Several years ago, shortly after KBear had been diagnosed with Sensory Processing Disorder and epilepsy, a friend of mine had asked me how it was going.  Then she said, “It must be really tough.  But, I’ve got to say, I’ve always admired families with a child with special needs.  They have a closeness to them that is different than more typical families.  They have a bond and a strength and a sense of teamwork that I envy.”

At the time, I thought, “Well, you’re welcome to swap families if you’d like!”  And there are still many, many moments when I would gladly trade it all in for just an afternoon of typical family fun. 

But, then there are the moments like last night.  When I looked around at my 3 children and was overflowing with pride.  I was amazed at the intuition of my 4 year old and the loving gentleness he could show his sister who mere moments earlier had been threatening to hurt him.  I overflowed with admiration for my 11 year old who has the maturity, steadiness, compassion, and wisdom of someone far older than him.  I was proud of my own growth through the past few years as my own reactions to the meltdowns have become steadier.  And I was inspired by my daughter, who just keeps persevering. 

So, sure.  I would still LOVE to experience a meltdown free week.  But, there are indeed some upsides to the downside.

Hulking Out

My daughter hulks out.  Seriously.  Clothes get ripped.  She grows about 500 times stronger than usual.  Her face contorts into a scary, ugly mask of rage.  She attacks anyone and everyone standing in her way.  She doesn’t recognize her native language and speaks in grunts and one word answers.  I’m pretty sure she even turned green on one occasion.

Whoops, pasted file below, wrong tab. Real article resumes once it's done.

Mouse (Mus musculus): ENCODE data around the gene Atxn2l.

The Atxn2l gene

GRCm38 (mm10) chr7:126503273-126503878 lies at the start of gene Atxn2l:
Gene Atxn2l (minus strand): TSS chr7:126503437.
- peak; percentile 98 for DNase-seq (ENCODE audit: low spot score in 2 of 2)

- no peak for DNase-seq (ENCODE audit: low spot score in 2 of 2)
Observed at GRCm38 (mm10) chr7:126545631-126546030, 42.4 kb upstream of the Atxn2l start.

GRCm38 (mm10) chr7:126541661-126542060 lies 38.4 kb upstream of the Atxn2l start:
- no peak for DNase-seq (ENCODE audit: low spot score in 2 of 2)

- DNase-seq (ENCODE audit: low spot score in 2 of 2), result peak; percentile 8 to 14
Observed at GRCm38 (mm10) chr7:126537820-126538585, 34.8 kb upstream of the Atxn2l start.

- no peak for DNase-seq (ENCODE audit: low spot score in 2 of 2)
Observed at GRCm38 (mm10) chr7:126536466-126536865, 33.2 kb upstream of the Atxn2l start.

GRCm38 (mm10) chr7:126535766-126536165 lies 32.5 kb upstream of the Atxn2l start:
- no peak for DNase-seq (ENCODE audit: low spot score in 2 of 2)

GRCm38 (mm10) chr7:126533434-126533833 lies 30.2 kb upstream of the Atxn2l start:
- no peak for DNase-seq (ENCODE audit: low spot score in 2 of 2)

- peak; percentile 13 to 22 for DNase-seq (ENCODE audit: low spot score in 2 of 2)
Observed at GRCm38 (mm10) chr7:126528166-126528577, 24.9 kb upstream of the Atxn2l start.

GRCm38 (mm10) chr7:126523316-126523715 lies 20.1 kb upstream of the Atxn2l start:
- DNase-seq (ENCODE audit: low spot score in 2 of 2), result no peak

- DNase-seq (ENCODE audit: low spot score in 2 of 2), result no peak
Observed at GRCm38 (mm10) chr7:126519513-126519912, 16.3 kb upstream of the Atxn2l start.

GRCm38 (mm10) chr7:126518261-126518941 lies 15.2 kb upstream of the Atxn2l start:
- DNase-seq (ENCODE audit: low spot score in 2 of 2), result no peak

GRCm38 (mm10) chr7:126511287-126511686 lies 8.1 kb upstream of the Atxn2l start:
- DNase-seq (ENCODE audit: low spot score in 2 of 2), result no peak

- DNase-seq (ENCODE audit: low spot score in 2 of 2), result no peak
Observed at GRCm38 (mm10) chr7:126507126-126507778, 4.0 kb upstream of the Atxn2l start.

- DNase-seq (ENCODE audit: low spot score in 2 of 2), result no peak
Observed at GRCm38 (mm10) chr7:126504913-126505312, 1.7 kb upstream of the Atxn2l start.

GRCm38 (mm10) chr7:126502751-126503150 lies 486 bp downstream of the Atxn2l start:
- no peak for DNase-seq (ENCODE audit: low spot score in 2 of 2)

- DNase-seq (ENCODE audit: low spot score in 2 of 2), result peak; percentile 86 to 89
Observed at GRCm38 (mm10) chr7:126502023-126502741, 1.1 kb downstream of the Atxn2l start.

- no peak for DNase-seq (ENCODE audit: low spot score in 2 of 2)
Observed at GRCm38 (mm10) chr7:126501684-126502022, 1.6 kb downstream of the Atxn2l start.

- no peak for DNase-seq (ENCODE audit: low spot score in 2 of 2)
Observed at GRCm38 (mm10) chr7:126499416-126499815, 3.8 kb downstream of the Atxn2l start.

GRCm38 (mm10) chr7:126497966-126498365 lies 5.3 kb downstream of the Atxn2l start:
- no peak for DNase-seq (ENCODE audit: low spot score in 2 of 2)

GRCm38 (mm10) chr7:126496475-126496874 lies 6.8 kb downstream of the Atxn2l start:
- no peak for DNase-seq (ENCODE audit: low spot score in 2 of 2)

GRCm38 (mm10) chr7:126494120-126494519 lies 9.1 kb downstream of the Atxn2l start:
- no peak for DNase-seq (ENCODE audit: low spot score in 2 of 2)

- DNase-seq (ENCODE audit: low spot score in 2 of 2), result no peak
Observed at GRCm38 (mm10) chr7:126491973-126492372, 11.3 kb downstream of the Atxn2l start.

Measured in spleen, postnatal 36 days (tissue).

And when she hulks out (or flips, as we generally call it in our household), it becomes difficult to remember that she’s really just my little KBear.  In fact, most of the time I start wondering if the real her is the hulk her and those other glimpses of a human child are an illusion.  I become discouraged and angry, and often end up hulking out myself – though with a bit more self-restraint than K-Hulk is capable of.  I begin to think that she’s trying to be defiant, that she is simply a brat, that I somehow just need to be more authoritative, demanding, louder, angrier, and she’ll snap into shape.

Except, that approach didn’t ever work to turn Hulk back into Banner.  And it never works to turn KBear back to her normal self.  And here’s why.  Because Hulk can’t think straight when he’s Hulking out and neither can my KBear.

Jon had been fooling around, taking some pictures of the kids one day.  After the impromptu photo shoot, he and the 3 kids were gathered around looking through the pictures.  There was a series of oddly exposed shots and Jon was generally deleting them pretty quickly.  When he came to this one, he had his finger on the trash button when KBear shouted, “Wait!  Stop!”

Unsure what the deal was, Jon just looked at her quizzically, until KBear said, “That’s me.  That’s what it feels like when I flip.”

Jon looked back at the picture and gave KBear a hug.

On the outside, we see a giant monster of rage and destruction.  On the inside, KBear feels like that monster is also attacking her.  She feels like she has 3 heads all pulling her in 500 different directions and she can’t see straight, let alone think straight, let alone choose to behave appropriately.  Her neurons are firing like mad, her senses are overloaded and spinning, she’s in a thousand different kinds of pain.  Of course she doesn’t listen to me.  She can’t even hear me.

On my good days, I can remember that.  I can see past the Hulk and have compassion for my baby who’s trapped inside.

But, after a few good days, or a few too many encounters with K-Hulk, or a few too many of my own stressors, all I can see is the green and rageful monster.  And I’m back where I started, thinking mean, unhelpful, blaming thoughts.  But thankfully, on my best days, I can see past my own Hulk, too, and have compassion for the tired and loving mom who’s trapped inside.